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Know your neighbour: Lyle Quinn

Posted by Natalie Mike on October 31, 2017 in Community
Lyle Quinn
Lyle Quinn

Lyle began his career at Dalhousie after graduating with a BA in Psychology and Sociology & Social Anthropology. As a student, he actually worked in his current office— spending three of his four years as a Dal student working for Event & Conference Services!

After leaving school, he spent over a year working in hospitality and tourism – specializing in sales and marketing – before coming back to campus in 2015.

Working for Event & Conference Services, he has had many roles from Conference Coordinator, to Acting Sales Manager – even Interim Operations Manager. In a volunteer capacity, he's served as Chair of the Dalhousie Alumni Halifax Chapter and currently serves on the Dalhousie Alumni Association board of directors. 

What are you passionate about in your industry/specialization?

I’m passionate about bringing people together and allowing event attendees to foster genuine, long-lasting, connections. I’m also very passionate about intelligent and clever visual branding. 

What is the most important thing you have learned while working at Dalhousie?

The most important thing I’ve learned during my time working at Dalhousie is that you can’t meaningfully accomplish anything without cross-unit collaboration. Recognizing that all staff, no matter what unit we work in, are all ultimately here for the same reason… for the benefit of our students. 

What was your biggest challenge this past year?

Over the past year (and then some), I’ve been working to establish Shirreff Hall as one of Halifax’s premier seasonal wedding venues. Capable of hosting up to 250 between May and August of each year, Shirreff Hall has become an incredibly popular option for both weddings and corporate banquet dinners. Establishing a university dining hall (albeit a beautiful one) as a banquet space has been a challenge, but a worthwhile one.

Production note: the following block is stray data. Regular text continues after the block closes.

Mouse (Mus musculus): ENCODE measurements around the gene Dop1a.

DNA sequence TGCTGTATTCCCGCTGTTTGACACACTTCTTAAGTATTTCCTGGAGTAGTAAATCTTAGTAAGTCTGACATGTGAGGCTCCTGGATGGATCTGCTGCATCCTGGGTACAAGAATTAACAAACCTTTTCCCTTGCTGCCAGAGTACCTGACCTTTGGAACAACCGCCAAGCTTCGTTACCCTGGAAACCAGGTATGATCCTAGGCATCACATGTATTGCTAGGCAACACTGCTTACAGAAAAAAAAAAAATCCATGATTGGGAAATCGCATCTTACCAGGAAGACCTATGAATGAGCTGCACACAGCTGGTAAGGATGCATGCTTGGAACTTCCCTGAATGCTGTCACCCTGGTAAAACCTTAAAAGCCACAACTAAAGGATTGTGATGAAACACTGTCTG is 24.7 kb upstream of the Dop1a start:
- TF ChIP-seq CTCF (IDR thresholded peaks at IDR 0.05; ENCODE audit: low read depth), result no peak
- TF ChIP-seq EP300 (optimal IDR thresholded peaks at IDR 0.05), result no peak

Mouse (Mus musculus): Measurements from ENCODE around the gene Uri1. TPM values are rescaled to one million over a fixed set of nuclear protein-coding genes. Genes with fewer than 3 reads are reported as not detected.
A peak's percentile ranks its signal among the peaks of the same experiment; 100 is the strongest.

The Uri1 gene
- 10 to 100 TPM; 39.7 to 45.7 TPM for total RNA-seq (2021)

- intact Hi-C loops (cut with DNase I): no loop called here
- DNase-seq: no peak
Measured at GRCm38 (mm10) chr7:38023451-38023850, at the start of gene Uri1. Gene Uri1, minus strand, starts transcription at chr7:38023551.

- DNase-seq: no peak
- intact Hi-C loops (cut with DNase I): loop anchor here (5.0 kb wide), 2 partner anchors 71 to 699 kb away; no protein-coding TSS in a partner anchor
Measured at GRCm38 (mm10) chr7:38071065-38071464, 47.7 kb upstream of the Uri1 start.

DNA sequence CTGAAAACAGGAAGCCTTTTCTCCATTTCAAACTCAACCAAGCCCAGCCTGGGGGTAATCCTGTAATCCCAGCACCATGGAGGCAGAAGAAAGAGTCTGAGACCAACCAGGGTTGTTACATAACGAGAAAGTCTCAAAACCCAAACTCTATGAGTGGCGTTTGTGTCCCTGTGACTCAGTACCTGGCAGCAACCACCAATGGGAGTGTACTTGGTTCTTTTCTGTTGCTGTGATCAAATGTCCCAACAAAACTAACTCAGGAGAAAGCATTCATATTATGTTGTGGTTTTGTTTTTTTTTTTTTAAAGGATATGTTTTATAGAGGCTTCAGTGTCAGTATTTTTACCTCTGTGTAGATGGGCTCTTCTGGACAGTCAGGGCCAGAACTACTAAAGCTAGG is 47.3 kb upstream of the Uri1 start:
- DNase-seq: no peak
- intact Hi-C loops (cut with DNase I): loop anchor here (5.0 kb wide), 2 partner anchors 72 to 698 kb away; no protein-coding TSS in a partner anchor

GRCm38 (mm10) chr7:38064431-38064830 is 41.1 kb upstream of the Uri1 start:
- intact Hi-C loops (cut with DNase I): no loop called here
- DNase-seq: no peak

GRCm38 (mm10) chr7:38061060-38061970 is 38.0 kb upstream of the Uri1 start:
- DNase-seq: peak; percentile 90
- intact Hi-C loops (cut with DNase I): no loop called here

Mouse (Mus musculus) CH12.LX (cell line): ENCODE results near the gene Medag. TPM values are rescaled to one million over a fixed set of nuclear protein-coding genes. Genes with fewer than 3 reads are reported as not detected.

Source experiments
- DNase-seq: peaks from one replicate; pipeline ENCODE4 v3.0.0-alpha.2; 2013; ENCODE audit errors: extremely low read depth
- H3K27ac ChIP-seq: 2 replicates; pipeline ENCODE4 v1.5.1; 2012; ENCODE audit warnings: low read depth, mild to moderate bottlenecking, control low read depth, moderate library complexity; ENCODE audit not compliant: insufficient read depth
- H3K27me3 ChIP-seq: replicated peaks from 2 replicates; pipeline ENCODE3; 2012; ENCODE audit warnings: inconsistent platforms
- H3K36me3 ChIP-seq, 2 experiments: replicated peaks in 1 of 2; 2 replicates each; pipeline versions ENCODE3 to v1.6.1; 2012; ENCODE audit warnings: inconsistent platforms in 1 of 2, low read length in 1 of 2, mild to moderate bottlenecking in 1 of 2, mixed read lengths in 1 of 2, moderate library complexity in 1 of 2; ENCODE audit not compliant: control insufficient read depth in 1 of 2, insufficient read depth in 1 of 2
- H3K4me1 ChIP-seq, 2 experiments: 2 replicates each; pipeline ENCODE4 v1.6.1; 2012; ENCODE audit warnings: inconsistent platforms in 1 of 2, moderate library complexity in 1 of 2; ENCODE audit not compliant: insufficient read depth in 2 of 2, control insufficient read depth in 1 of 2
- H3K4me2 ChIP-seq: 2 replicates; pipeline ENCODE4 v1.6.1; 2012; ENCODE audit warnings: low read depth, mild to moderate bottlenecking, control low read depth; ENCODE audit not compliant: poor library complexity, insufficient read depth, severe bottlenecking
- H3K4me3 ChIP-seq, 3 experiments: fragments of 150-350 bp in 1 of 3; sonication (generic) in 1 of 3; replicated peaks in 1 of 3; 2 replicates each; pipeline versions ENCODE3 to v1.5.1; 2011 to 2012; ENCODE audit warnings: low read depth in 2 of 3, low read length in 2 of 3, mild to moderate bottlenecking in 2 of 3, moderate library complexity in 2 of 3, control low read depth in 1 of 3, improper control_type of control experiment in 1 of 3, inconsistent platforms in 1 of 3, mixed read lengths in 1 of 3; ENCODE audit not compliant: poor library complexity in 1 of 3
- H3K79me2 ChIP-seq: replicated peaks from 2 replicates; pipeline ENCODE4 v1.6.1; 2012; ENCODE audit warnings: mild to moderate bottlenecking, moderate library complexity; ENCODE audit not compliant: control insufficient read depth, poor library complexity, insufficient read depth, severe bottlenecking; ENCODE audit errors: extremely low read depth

What are you passionate about personally? What do you really enjoy? What can’t you stop talking about?

I’m very passionate in my activism around LGBTQ2IS+ issues affecting Nova Scotians – especially our youth. I currently serve as Chairperson for the Youth Project of Nova Scotia, a not-for-profit organization that has been working in our province since 1993 to provide support and services to youth around issues of sexual orientation and gender identity. 

Where can we find you when you’re not working? 

If I’m not in my office – or running around campus to my next meeting – then I can usually be found relaxing and catching up on my favourite podcast, TV show or movie. I’ve also recently been enjoying spending time in my kitchen (which is very unlike me)… who knew that cooking could be so relaxing!

Tell me about someone who has had a large influence on you and your work at Dalhousie.

Throughout my time at Dalhousie, I’ve been lucky enough to connect with such a diverse group of colleagues. People from varying backgrounds with different skillsets and lots to teach; there is so much inspired leadership at Dalhousie, it’s difficult to choose just one person. 

What has surprised you most about working at Dalhousie?

The university’s willingness (and eagerness) to invest in their employees through professional and educational development opportunities. This is something that, I think, many who have worked on campus for some time can begin to take for granted… but having recently returned from the “corporate world”, I can definitely say that it’s a unique benefit to working at an institution like Dalhousie.

Hidden talent?

Oh, gosh… I can probably recite Céline Dion’s entire discography (both English and French) from memory. Potentially in order… after a couple of glasses of red wine, of course! ;-) 

How would (someone) describe you?

Very… theatrical.  

What does the DPMG mean to you?

The DPMG provides me the opportunity to connect with a diverse group of professionals – my colleagues – who I wouldn’t necessarily otherwise have the chance to connect with. It provides us all, with our varied roles and responsibilities, a commonality that wouldn’t exist without the DPMG. 

What problems do you consistently solve for your clients/students/coworkers?

I’m a millennial – so for my colleagues of a more mature generation – I become the resident IT specialist.